Single-cell DNA and RNA sequencing made it possible to track the accumulation of somatic mutations during the lifetime of an organism. This emerging sub- discipline is explicitly called somatic evolution and it already delivered the result of showing how somatic mutant clones, harbouring cancer-associated mutations accumulate in the human esophagus with age, using only a handful of individuals (see Somatic mutant clones colonize the human esophagus with age by Martincorena et al.,2018). Somatic mutations accumulate in clonal hematopoiesis with age, similarly to the somatic evolution results mentioned earlier related to human esophagus. Bulk whole-exome DNA sequencing data from blood of more than 17,000 people showed this phenomenon, observed eg. in 18.4% of cases between 90-108 years of age, associated with increase in all-cause mortality and different cardiovascular adverse events (see Age-related clonal hematopoiesis associated with adverse outcomes by Jaiswal et al., 2014).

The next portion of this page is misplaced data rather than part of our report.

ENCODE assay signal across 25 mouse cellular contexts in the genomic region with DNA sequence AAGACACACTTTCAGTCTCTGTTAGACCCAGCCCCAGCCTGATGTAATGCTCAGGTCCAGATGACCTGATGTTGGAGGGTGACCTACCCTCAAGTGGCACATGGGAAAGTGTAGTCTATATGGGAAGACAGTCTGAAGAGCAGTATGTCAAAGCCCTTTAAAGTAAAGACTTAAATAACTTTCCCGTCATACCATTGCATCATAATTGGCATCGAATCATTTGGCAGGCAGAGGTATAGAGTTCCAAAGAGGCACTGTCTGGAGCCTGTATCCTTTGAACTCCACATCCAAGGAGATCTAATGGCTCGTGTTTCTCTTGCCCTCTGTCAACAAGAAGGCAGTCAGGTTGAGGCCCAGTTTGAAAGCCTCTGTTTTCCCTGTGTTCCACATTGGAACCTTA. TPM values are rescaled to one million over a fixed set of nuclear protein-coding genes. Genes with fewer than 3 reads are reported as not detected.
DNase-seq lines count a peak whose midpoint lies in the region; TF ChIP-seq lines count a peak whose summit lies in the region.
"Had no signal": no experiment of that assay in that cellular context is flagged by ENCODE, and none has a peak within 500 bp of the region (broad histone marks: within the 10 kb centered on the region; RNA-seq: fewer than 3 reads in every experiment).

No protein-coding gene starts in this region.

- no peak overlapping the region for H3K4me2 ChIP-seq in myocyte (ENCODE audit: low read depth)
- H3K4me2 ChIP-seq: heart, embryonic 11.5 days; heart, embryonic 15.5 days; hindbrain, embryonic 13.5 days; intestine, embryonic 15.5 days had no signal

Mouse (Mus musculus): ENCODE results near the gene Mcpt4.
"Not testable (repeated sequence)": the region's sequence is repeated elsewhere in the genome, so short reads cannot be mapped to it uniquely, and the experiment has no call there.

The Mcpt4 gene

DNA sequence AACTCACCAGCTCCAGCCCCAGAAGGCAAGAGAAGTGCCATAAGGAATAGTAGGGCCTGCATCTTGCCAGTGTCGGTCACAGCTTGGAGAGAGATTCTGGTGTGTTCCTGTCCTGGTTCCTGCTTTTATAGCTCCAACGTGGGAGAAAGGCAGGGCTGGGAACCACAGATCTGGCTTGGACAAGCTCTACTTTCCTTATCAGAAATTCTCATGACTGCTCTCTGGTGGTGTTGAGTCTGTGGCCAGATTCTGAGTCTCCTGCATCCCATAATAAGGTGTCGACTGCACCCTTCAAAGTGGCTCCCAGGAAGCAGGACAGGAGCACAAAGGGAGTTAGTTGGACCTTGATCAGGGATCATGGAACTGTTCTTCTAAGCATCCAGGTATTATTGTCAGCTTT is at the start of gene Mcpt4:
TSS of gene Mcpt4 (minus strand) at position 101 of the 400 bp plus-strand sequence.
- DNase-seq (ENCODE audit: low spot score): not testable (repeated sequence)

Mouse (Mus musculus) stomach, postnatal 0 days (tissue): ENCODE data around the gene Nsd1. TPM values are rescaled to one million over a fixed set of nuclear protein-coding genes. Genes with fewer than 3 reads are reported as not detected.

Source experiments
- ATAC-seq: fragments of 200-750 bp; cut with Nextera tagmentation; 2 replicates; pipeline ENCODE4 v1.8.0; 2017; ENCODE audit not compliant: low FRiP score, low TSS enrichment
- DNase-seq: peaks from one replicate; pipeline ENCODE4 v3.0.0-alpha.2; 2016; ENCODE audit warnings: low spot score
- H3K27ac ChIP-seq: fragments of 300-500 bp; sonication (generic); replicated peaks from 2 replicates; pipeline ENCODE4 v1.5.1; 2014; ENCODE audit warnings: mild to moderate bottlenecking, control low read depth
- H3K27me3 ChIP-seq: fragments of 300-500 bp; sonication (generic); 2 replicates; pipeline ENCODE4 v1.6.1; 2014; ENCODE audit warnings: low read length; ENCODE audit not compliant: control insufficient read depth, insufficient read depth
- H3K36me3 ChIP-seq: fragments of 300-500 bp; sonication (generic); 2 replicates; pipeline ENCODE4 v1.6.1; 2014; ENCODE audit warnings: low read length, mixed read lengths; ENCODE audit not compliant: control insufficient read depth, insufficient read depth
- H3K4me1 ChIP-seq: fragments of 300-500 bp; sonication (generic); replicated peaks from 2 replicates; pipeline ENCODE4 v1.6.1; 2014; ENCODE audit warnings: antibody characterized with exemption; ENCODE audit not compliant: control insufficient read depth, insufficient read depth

Now a research team at Stanford University has assembled what they call ambitiously ‘The somatic mutation landscape of the human body‘ from over 7500 tissue samples, representing 36 distinct tissues. This catalog contains over 280,000 mutations with an age range of samples being 20-70. The paper was published in Genome Biology and it is open access.